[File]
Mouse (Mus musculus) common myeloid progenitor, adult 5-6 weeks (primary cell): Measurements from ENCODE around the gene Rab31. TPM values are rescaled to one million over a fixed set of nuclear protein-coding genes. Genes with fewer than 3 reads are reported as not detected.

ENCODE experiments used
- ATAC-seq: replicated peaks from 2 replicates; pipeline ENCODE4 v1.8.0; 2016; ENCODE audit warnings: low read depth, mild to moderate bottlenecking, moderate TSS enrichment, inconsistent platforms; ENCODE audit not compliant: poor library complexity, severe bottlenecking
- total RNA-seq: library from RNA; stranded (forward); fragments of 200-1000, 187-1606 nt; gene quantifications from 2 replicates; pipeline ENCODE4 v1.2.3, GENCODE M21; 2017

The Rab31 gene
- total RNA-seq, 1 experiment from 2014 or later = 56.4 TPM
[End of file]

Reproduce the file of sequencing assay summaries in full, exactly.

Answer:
Mouse (Mus musculus) common myeloid progenitor, adult 5-6 weeks (primary cell): Measurements from ENCODE around the gene Rab31. TPM values are rescaled to one million over a fixed set of nuclear protein-coding genes. Genes with fewer than 3 reads are reported as not detected.

ENCODE experiments used
- ATAC-seq: replicated peaks from 2 replicates; pipeline ENCODE4 v1.8.0; 2016; ENCODE audit warnings: low read depth, mild to moderate bottlenecking, moderate TSS enrichment, inconsistent platforms; ENCODE audit not compliant: poor library complexity, severe bottlenecking
- total RNA-seq: library from RNA; stranded (forward); fragments of 200-1000, 187-1606 nt; gene quantifications from 2 replicates; pipeline ENCODE4 v1.2.3, GENCODE M21; 2017

The Rab31 gene
- total RNA-seq, 1 experiment from 2014 or later = 56.4 TPM